Scarba, Lunga and the Garvellachs National Scenic Area

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Scarba, Lunga and the Garvellachs National Scenic Area
The Corryvreckan Whirlpool - geograph-2404815-by-Walter-Baxter.jpg
The Corryvreckan Whirlpool
Scarba Lunga and the Garvellachs NSA.png
Location and extent of the Scarba, Lunga and the Garvellachs NSA.
Location Argyll and Bute, Scotland
Coordinates 56°13′N 5°42′W / 56.217°N 5.700°W / 56.217; -5.700Coordinates: 56°13′N 5°42′W / 56.217°N 5.700°W / 56.217; -5.700
Area 65 km2 (25 sq mi)[1]
Established 1981
Governing body Scottish Natural Heritage

Scarba, Lunga and the Garvellachs is the name of one of the 40 national scenic areas of Scotland.[1] The designated area covers the islands of Scarba, Lunga and the Garvellachs, all of which lie in the Firth of Lorn, along with much of the surrounding seascape.[2] The national scenic areas are defined so as to identify areas of exceptional scenery and to ensure its protection by restricting certain forms of development,[3] and are considered to represent the type of scenic beauty "popularly associated with Scotland and for which it is renowned".[4] The Scarba, Lunga and the Garvellachs NSA covers 6,542 ha in total, consisting of 2,139 ha of land with a further 4,402 ha being marine (i.e. below low tide).[1]

National scenic areas are primarily designated due to the scenic qualities of an area, however NSAs may well have other special qualities, for example related to culture, history, archaeology, geology or wildlife.[5] Areas with such qualities may be protected via other national and international designations that overlap with the NSA designation. There are several protected areas within or overlapping with the NSA.[6]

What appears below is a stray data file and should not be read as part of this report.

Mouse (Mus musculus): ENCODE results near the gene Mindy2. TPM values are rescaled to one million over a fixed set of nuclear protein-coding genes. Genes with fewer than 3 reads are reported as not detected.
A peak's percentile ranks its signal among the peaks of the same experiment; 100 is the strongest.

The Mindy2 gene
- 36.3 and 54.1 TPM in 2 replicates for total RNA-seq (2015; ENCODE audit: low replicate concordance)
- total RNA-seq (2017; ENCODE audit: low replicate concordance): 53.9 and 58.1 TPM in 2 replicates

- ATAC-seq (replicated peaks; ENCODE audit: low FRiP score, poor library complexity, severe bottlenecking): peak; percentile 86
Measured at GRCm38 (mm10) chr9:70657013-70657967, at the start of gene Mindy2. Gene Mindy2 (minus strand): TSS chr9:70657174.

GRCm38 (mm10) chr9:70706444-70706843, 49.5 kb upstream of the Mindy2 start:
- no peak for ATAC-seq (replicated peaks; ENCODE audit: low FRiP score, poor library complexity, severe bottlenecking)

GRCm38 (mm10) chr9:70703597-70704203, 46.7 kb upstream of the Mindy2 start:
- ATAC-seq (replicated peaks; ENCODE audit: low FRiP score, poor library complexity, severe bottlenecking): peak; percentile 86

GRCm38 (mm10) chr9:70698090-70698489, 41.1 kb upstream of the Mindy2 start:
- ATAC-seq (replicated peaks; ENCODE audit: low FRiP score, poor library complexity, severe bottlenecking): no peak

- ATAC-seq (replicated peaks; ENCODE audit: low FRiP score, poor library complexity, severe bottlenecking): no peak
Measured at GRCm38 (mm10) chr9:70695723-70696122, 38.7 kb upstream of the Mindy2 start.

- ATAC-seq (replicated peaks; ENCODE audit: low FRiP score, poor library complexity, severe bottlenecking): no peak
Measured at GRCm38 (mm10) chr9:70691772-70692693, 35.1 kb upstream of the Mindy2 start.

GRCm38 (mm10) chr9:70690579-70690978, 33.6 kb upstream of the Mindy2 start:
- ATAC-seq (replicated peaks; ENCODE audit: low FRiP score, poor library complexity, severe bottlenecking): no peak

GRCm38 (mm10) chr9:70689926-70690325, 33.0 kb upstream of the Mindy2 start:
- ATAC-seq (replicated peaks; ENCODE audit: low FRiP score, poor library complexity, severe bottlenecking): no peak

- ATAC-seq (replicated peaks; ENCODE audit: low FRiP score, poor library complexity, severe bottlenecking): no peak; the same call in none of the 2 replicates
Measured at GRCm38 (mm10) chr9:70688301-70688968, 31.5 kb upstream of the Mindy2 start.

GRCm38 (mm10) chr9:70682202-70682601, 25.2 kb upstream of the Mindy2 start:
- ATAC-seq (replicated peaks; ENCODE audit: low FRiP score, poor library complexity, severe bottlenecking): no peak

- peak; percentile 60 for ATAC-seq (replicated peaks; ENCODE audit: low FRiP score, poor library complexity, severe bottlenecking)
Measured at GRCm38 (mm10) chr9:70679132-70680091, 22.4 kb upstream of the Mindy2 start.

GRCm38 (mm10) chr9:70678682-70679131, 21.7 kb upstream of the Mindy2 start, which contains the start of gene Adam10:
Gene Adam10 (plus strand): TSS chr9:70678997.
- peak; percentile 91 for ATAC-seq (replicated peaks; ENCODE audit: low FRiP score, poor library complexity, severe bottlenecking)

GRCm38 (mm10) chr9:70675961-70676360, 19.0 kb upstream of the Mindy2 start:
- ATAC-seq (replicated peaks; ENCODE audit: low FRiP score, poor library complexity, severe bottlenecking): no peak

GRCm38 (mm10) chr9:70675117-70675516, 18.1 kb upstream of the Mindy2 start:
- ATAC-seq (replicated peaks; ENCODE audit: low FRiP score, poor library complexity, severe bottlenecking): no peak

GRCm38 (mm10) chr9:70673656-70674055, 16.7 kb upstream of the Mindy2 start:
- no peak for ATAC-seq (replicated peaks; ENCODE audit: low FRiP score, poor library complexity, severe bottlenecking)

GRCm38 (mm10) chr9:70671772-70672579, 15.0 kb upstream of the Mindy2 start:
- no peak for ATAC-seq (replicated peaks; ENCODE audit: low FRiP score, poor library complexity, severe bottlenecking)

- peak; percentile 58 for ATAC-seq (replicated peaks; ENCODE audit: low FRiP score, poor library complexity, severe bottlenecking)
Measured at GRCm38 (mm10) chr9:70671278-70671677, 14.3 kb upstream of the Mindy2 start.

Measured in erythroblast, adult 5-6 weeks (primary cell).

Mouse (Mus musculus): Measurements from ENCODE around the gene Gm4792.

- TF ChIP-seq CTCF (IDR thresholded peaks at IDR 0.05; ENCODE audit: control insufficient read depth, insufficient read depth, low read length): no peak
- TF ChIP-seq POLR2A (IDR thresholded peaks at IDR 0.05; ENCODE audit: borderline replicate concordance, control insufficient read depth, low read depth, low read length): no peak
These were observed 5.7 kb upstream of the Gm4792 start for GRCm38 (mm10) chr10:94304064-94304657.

Creation of the national scenic area

Following the Second World War, a committee, chaired by Sir Douglas Ramsay, was established to consider preservation of the landscape in Scotland. The report, published in 1945 proposed that five areas (Loch Lomond and the Trossachs, the Cairngorms, Glen Coe-Ben Nevis-Black Mount, Wester Ross and Glen Strathfarrar-Glen Affric-Glen Cannich) should receive a level of protection.[7] Accordingly, the government designated these areas as "national park direction areas", giving powers for planning decisions taken by local authorities to be reviewed by central government. Following a further review of landscape protection in 1978, additional areas, including islands in the Firth of Lorn, were identified as worthy of protection due to their landscape qualities. Accordingly, in 1981 the direction areas were replaced by the national scenic area designation, which were based on the 1978 recommendations and thus included the area entitled Scarba, Lunga and the Garvellachs.[8] The defined area remains as originally mapped in 1978, but was redesignated under new legislation in 2010.[9]

Although the national scenic area designation provides a degree of additional protection via the planning process, there are no bodies equivalent to a national park authority,[10] and whilst local authorities (in this case Argyll and Bute Council) can produce a management strategy for each one, only the three national scenic areas within Dumfries and Galloway have current management strategies.[11]

Landscape and scenery

The original 1978 report that led to the area being designated as a national scenic area noted:

In the clutter of islands of South West Argyll, one group stands out in many views, and by virtue of its form, relief and inter-relationships makes up an area of varied character and distinctive identity.